But technical advisor admits some of firm’s marketing material could have been misleading after intervention from hearing’s chairman

Kingspan was not dishonest about its test data for a flammable insulation product which was used for the refurbishment of Grenfell Tower, a former technical advisor at the firm has told the inquiry.

Gareth Mills, who worked at Kingspan between 2003 and 2014, told Wednesday’s hearing that his former employer had been seeking to “maximise what scope they could get on approvals” for its K15 Kooltherm insulation – but he was not aware that the firm had “at any stage” been dishonest about the testing which was used to prove to clients that it was safe.

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Gareth Mills giving evidence at Wednesday’s hearing

The inquiry has already heard how Kingspan had changed the chemical composition of its K15 product a year after it had passed a 2005 fire test but had continued to use the test results from the older version of the product to market the newer version as safe for use on buildings above 18m.

In a letter sent to the Building Research Establishment (BRE) last month, Kingspan said it was “now of the view” that the product it had been selling to the market since 2006 was different to what had been tested.

But former Kingspan technical product manager Ivor Meredith told Monday’s hearing that it had been “common knowledge” at the firm that the newer K15 had been using outdated test data.

The inquiry has already heard that the newer K15, which Kingspan had been selling for over 14 years before it withdrew its test data last month, had turned a 2007 test rig into a “raging inferno” that had to be extinguished out of fears that it would endanger the testing laboratory.

Yesterday’s hearing was told how Kingspan had been “attempting to avoid” any mention in a certificate issued by approvals body the British Board of Agrement (BBA) that K15 could only be installed above 18m if it used the specific system tested in 2005.

Inquiry barrister Kate Grange QC asked Mills: “Would you accept now that there was a culture at Kingspan of trying to minimise the limitations on K15, rather than being transparent and accurate with its customers and with organisations like the BBA?”

Mills replied: “I would say, yes, they did want to maximise, you know, what scope they could get on approvals and things like that. I don’t think at any stage they were sort of dishonest about what test data they had; or not that I was aware of, anyway.”

In an email sent to Mills from technical manager Philip Heath in July 2008 on potential revisions to the draft of a BBA report on K15, Heath suggested replacing the word “blockwork” – referring to the substrate material which the insulation had been attached to in the 2005 test – with “non combustible”, adding that it “might allow us to use a little spin in future”.

Mills was asked by Grange if he was aware at the time that, even without the relevant test data, “there was a deliberate marketing strategy being pursued by Kingspan to widen the scope of this certificate and other certificates?”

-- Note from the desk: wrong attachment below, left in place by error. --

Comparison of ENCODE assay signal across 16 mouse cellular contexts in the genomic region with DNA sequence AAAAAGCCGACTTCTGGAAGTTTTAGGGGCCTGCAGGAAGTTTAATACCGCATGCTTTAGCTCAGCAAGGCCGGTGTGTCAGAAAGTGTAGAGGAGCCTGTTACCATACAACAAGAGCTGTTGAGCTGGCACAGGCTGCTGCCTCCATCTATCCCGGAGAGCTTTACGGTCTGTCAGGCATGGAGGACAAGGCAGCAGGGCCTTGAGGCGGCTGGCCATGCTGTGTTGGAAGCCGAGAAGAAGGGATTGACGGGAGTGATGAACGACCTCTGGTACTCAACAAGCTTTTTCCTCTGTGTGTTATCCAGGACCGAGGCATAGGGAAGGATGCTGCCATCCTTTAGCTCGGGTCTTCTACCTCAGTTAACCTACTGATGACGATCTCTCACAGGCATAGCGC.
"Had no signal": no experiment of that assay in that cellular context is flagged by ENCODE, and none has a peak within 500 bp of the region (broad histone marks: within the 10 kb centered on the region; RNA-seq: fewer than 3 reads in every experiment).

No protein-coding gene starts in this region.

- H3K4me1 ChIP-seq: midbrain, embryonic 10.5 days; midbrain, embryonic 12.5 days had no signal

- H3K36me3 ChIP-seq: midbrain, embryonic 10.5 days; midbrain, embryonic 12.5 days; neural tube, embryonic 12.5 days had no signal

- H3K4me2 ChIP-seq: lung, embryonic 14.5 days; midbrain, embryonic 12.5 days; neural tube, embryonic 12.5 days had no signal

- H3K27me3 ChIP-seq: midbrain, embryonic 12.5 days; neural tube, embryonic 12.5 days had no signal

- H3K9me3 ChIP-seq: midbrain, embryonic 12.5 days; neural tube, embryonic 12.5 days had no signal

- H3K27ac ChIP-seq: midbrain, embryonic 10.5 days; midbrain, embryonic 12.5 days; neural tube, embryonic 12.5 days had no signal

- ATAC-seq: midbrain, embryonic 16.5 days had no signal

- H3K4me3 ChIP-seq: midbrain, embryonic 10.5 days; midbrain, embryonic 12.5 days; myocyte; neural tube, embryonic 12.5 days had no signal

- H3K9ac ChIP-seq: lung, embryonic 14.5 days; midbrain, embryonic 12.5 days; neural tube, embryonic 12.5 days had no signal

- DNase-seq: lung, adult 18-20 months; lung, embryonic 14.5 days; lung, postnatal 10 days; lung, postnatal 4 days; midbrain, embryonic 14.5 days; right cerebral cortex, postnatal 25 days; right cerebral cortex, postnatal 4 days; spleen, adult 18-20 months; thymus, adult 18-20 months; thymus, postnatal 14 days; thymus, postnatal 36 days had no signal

Mills replied: “I suppose they did want things to be as general as possible, yeah.”

“But did it ever occur to you that this was a matter of life safety?”, Grange asked. Mills replied: “I don’t propose to be an expert and know exactly how much effect certain details have.”

Grange asked: “But you must have been aware that there were potential health and safety consequences as to whether or not this product was used in tall buildings, including tall residential buildings?”

Mills said: “Um, yeah, I knew there was a requirement to follow regulations, yeah.” Grange replied: “And what underpins those regulations is life safety isn’t it?” Mills answered: “Um, yeah I assume that’s probably something that’s involved when they’re writing them, yes.”

But Mills did admit he thought there was “a possibility” that the marketing material for K15 had been misleading when inquiry chairman Martin Moore-Bick intervened when Mills was asked about a certificate for K15 obtained from the Local Authority Building Control which stated wrongly that the insulation was a “material of limited combustibility”.

Moore-Bick asked Mills: “It didn’t trouble you that it was misleading?” Mills replied: “Yeah, maybe that was a … you know, a little bit of a jump perhaps.” When pressed further by Moore-Bick, Mills said: “It didn’t mislead me, no.”

But Moore-Bick continued: “No, no, that’s not the question I asked,” he said, adding: “Did you think it was misleading…in the sense that it was liable to mislead someone who didn’t have the same degree of technical knowledge that you had?” Mills replied: “It’s a possibility, looking back, yeah.”

Kingspan has said in a statement that it had no role in designing or planning the cladding system used for the refurbishment of Grenfell Tower, and had not provided any advice to those working on the project around the suitability of K15 in the cladding system used.

The first phase of the inquiry into the fire which killed 72 people in June 2017 found that the refurbishment’s ACM cladding was the primary cause of the fire’s spread.

The inquiry continues.